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Friday, August 12, 2005 - Page updated at 12:00 AM

Movie Review

Haunting documentary examines life, death of "Grizzly Man"

Seattle Times movie critic

"Grizzly Man" is the strange, sad and mesmerizing tale of a man who wanted to be a bear. Timothy Treadwell, a lanky, tow-headed loner, spent 13 summers camping on a remote peninsula in Alaska, living among grizzly bears — and eventually killed by them in October 2003 (along with girlfriend Amie Huguenard, who was spending part of that 13th summer with him).

An author, amateur bear expert and wildlife preservationist, Treadwell left behind more than 100 hours of footage of his beloved bears and of himself standing among them, often speaking to the camera and defiantly describing himself as their protector.

Werner Herzog's haunting documentary, made up of Treadwell's footage and interviews with people who knew him, examines not just Treadwell's story but his soul. The legendary German filmmaker and the doomed man who styled himself as the bears' Prince Valiant (according to Herzog) turn out to be an inspired pairing; with Herzog's musings on Treadwell's life and death adding perspective to the tragedy.

No silent documentarian, Herzog's unmistakable voice narrates the film, commenting on Treadwell as tragic hero, madman — and filmmaker. ("I have seen this madness before," says Herzog, "on a film set.")

Movie review 3.5 stars

Showtimes and trailer

"Grizzly Man," a documentary by Werner Herzog. 103 minutes. Rated R for language. Guild 45th.

Treadwell's footage can speak for itself, and often does, chillingly. In one clip, he stands in the foreground while a large grizzly (one he's named The Grinch, for her cranky disposition) stands behind him, approaching him as he talks to the camera. He turns around, just as our hearts are in our throats, and addresses her in the honeyed, childlike tones in which one might speak to a pet. The bear retreats, and you wonder, for a moment, if he really did have some sort of special gift.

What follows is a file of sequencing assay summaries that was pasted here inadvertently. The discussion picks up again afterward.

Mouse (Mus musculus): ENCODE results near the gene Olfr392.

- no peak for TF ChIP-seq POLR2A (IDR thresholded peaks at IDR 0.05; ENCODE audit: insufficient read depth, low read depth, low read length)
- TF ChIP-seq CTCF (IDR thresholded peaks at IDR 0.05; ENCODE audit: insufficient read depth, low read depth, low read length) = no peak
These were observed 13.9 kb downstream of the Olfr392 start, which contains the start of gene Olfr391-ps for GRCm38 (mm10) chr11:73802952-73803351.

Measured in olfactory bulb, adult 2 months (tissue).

Later, you see him reduced to near-tears over a dead bee or murmuring increasingly desperate "I love yous" to a small fox. When he addresses the camera, he's grand and self-important; when he addresses the animals, it's as if he's pleading for acceptance among them.

At one point, Treadwell's hand reaches out beyond the camera toward the bears — as if, says Herzog, "there was a desire for him to leave the confines of his humanness." Treadwell created a utopian world with his beloved friends that suited him better than the human world, choosing to disregard any potential danger. In a wince-inducing clip from "The David Letterman Show," on which Treadwell talked about grizzlies, Letterman makes a joke about his guest eventually being eaten by bears. Everyone laughs, except Treadwell.

Treadwell and Guguenard's horrible demise was captured on audio (the lens cap had been left on the camera), but Herzog wisely doesn't subject us to it. But we do see the director listening to it, clearly shaken. "You must never listen to this," he tells Treadwell's friend Jewel Palovak, who nods tearfully.

Palovak, who co-authored "Among Grizzlies: Living with Wild Bears in Alaska" with Treadwell in 1997, is among those interviewed for the film, which also include the Alaskan pilot who was the last to see Treadwell and Huguenard alive, and a rather dramatic coroner who seems to be enjoying his moment of fame. Of Huguenard we learn little, other than the heartbreaking detail (from Treadwell's journals) that she was frightened of bears.

At the end, we see Treadwell's final footage, unwittingly captured shortly before his death. "He seems to hesitate in leaving the last frame of his own film," notes Herzog, as Treadwell lingers before the camera, seemingly reluctant to turn it off — a last moment of control, in a world over which he ultimately had none.

Moira Macdonald: 206-464-2725 or

Copyright © 2005 The Seattle Times Company




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